Biosynthesis of glycosylphosphatidylinositols in mammals and unicellular microbes

Andreas Tiede, Ingo Bastisch, Jörg Schubert, Peter Orlean, Reinhold E. Schmidt

Research output: Contribution to journalReview articlepeer-review


Membrane anchoring of cell surface proteins via glycosylphosphatidylinositol (GPI) occurs in all eukaryotic organisms. In addition, GPI-related glycophospholipids are important constituents of the glycan coat of certain protozoa. Defects in GPI biosynthesis can retard, if not abolish growth of these organisms. In humans, a defect in GPI biosynthesis can cause paroxysmal nocturnal hemoglobinuria (PNH), a severe acquired bone marrow disorder. Here, we review advances in the characterization of GPI biosynthesis in parasitic protozoa, yeast and mammalian cells. The GPI core structure as well as the major steps in its biosynthesis are conserved throughout evolution. However, there are significant biosynthetic differences between mammals and microbes. First indications are that these differences could be exploited as targets in the design of novel pharmacotherapeutics that selectively inhibit GPI biosynthesis in unicellular microbes.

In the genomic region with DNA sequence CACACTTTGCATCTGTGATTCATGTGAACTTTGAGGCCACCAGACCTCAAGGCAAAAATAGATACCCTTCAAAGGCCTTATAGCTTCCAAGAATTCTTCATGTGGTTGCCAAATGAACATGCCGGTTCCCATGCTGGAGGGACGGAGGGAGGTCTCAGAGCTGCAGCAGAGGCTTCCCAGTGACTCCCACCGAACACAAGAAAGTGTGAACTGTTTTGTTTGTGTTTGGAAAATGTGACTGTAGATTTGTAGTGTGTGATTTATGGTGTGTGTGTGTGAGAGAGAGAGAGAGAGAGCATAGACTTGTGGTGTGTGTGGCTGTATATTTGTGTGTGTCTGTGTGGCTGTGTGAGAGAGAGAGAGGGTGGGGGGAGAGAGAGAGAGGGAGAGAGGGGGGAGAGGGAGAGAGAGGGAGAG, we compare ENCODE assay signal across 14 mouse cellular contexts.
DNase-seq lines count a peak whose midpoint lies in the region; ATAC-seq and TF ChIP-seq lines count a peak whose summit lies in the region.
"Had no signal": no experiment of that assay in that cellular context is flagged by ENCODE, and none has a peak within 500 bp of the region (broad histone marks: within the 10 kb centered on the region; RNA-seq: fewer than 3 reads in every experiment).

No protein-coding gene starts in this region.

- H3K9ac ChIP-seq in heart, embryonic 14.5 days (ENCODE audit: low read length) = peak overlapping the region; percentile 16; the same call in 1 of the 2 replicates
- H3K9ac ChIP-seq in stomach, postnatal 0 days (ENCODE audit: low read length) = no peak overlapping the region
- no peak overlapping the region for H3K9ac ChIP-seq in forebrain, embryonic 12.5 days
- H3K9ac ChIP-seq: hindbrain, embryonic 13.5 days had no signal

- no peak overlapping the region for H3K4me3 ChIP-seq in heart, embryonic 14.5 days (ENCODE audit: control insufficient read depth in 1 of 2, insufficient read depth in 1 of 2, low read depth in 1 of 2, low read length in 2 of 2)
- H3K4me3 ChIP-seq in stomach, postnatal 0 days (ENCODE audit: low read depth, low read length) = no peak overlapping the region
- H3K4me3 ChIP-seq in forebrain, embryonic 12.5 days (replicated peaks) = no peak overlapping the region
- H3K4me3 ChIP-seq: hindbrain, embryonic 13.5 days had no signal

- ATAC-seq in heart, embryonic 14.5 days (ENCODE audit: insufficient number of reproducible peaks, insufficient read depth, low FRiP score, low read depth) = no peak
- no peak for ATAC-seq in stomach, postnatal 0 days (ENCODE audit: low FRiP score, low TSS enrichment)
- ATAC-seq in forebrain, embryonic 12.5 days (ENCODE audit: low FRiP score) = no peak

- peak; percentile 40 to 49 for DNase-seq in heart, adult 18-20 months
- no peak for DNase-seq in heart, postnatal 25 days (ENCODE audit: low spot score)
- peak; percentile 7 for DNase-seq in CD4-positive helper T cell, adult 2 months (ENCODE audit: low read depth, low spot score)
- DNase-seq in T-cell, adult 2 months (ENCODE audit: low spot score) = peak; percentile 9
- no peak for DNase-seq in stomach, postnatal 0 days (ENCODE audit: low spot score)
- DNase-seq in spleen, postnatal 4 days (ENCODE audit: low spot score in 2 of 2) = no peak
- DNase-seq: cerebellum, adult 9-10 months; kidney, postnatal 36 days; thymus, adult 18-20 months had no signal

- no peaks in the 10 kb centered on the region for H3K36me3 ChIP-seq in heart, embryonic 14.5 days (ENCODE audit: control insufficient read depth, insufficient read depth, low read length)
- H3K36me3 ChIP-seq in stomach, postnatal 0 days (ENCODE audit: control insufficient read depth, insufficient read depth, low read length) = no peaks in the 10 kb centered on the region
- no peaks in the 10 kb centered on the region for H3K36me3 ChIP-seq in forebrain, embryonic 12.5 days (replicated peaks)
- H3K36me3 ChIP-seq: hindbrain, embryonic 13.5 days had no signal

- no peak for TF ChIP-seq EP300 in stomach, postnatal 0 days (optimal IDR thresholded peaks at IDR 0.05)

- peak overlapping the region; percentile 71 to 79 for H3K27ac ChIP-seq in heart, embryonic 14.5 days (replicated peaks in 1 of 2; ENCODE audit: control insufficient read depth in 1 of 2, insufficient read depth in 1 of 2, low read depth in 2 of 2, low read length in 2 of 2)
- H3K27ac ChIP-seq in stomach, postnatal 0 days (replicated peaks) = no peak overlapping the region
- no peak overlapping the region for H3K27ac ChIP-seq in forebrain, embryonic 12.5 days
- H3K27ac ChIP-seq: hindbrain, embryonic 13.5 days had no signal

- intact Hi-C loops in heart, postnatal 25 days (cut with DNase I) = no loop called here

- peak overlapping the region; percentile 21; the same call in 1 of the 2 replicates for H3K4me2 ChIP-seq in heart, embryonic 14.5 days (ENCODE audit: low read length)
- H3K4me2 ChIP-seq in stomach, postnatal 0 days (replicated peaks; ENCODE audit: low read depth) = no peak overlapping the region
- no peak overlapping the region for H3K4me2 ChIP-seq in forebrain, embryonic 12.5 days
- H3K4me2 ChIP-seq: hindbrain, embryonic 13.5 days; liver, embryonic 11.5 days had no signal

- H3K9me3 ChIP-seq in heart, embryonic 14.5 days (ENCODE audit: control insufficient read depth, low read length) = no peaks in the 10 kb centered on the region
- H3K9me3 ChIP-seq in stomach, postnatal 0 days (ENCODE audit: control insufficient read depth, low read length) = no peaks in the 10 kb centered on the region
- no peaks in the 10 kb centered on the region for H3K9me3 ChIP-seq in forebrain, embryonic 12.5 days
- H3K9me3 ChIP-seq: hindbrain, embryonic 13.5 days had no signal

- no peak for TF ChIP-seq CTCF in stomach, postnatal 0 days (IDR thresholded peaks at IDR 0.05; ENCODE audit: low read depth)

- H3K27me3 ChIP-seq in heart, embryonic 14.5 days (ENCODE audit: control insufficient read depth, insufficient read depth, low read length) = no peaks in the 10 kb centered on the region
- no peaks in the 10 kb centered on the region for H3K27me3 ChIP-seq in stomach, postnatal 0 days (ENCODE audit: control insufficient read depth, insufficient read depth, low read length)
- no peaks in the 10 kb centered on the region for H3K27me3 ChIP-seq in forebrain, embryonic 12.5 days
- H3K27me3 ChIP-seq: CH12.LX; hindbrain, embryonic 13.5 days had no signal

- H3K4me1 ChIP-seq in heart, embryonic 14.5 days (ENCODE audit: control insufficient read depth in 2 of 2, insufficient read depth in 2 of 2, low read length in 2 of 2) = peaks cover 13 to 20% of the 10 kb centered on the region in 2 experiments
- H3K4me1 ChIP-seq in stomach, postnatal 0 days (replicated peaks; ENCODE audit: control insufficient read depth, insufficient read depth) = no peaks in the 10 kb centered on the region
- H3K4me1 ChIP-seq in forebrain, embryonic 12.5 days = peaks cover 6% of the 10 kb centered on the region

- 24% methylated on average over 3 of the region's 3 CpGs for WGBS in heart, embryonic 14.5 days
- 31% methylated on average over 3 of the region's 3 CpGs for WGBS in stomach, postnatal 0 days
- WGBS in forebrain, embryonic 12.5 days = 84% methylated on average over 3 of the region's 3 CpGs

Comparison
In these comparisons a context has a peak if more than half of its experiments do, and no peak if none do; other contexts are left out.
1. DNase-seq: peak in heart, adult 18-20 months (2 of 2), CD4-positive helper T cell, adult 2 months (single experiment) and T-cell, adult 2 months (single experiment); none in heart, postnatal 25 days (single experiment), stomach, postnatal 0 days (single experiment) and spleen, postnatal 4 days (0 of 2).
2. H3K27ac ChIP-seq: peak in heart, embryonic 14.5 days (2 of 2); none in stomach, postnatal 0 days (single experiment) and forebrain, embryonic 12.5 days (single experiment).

Original languageEnglish (US)
Pages (from-to)503-523
Number of pages21
JournalBiological Chemistry
Issue number5
StatePublished - May 1999


  • Drug design
  • GPI anchor
  • Glycoprotein
  • Glycosylphosphatidylinositol
  • Paroxysmal nocturnal hemoglobinuria
  • Posttranslational modification

ASJC Scopus subject areas

  • Biochemistry
  • Molecular Biology
  • Clinical Biochemistry


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